Labour has been accused of “reverting to class war” after it emerged it is considering plans to end the badger cull and crack down on people who flout the foxhunting ban.
The Telegraph has learnt that the proposals are likely to be included in the party’s new Animal Welfare Manifesto, to be published later this month.
The row came less than 24 hours after Labour clashed with gamekeepers over suggestions it could consider banning grouse shooting as part of a government-led review if it won power, having described the start of the shooting season as the “Inglorious Twelfth”.
According to a senior Labour figure, the party is planning to toughen up the Hunting Act introduced by Tony Blair in order to address concerns that foxes are still being hunted illegally. The manifesto will also set out concerns that the badger cull has failed to stop the spread of bovine tuberculosis (TB) and call for a “science-led approach” involving more research into vaccinations.
It follows reports that the slaughter of badgers was massively accelerated during Michael Gove’s tenure as environment secretary, with more than 32,000 killed in England between September and November last year.
The source said Labour intended to “strengthen” the Hunting Act and focus on the issue of police supervision at hunts and enforcement of the law through the courts. On the badger cull, they claimed that the current policy was “incredibly expensive” and that the evidence from recent years suggested that “it doesn’t work”.
Tim Bonner, president of the Countryside Alliance, accused Labour of “pandering to the extremes” of the animal rights movement.
“We can’t get any straight answers on what the problem (with foxhunting) is or what solutions Labour have, other than they seem to desperately want people who wear red coats and ride horses in court.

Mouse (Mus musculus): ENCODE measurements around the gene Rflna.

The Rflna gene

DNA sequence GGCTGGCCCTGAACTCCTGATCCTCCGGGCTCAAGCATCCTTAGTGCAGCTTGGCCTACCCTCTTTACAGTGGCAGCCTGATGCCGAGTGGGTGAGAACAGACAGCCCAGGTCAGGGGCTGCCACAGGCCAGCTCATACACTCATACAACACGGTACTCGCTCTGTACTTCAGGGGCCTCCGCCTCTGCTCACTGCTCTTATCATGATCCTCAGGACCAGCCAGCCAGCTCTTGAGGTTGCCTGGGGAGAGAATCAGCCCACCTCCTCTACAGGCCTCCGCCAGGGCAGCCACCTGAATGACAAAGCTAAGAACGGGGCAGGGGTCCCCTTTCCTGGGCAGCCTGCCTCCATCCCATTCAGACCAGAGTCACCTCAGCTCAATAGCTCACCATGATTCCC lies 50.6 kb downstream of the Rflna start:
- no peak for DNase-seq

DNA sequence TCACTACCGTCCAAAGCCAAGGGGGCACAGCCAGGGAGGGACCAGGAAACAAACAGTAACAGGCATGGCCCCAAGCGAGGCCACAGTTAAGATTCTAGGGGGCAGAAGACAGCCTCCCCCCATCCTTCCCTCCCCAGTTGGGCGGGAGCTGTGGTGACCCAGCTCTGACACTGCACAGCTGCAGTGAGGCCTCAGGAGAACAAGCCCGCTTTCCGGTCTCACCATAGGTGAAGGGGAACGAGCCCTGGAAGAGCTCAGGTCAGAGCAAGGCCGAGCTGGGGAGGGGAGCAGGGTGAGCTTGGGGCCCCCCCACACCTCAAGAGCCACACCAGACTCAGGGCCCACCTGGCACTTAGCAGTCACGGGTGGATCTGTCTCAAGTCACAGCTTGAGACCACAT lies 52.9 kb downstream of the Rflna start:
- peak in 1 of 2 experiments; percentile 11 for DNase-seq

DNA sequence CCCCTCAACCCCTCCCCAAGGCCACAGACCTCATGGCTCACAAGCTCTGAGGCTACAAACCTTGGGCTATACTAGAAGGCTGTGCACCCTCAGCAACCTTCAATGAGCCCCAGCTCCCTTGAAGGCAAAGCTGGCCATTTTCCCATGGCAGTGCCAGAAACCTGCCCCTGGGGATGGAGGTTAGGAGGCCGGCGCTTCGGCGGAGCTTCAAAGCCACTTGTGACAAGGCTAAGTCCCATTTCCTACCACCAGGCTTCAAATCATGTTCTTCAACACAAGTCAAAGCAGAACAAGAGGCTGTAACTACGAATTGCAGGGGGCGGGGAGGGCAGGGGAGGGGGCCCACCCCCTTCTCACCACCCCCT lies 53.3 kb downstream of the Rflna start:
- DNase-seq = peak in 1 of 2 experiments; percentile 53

“I’m afraid this is Labour reverting to the class war agenda. They don’t care about foxes – they want to get rid of hunts … This has always been a dog-whistle issue for the Left.”
On Monday night, ministers dismissed Labour’s calls for a review on grouse moors, arguing that they provided “many benefits to the rural economy” and played an important role in the conservation of wildlife and habitats.
However, a Labour Party insider insisted there was a “huge appetite” among voters for tougher action.
“The badger cull is incredibly expensive, but on the key rationale of why it is being done, it’s not delivering because it’s not stopping the spread of TB,” said the source. “So why, as taxpayers, are we spending huge sums of money killing swathes of wildlife?”
However, the National Farmers’ Union argues that the cull plays an important role in limiting the spread of TB, which led to more than 33,000 cattle being slaughtered in England last year.
A spokesman said: “The Government’s vets say that we must apply a comprehensive strategy which uses all available options – cattle testing, cattle movement controls, on-farm biosecurity, vaccination of badgers in areas on the edge of disease spread, and control of badgers in areas where their presence may contribute to the spread of disease.”